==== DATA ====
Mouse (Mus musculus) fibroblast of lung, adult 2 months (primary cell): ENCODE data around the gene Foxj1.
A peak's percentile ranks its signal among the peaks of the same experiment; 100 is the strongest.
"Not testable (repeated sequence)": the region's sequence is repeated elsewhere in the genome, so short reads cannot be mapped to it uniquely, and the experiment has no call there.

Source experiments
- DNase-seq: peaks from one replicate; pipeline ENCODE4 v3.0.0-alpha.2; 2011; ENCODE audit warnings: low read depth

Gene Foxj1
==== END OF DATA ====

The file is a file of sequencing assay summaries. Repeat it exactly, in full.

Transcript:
Mouse (Mus musculus) fibroblast of lung, adult 2 months (primary cell): ENCODE data around the gene Foxj1.
A peak's percentile ranks its signal among the peaks of the same experiment; 100 is the strongest.
"Not testable (repeated sequence)": the region's sequence is repeated elsewhere in the genome, so short reads cannot be mapped to it uniquely, and the experiment has no call there.

Source experiments
- DNase-seq: peaks from one replicate; pipeline ENCODE4 v3.0.0-alpha.2; 2011; ENCODE audit warnings: low read depth

Gene Foxj1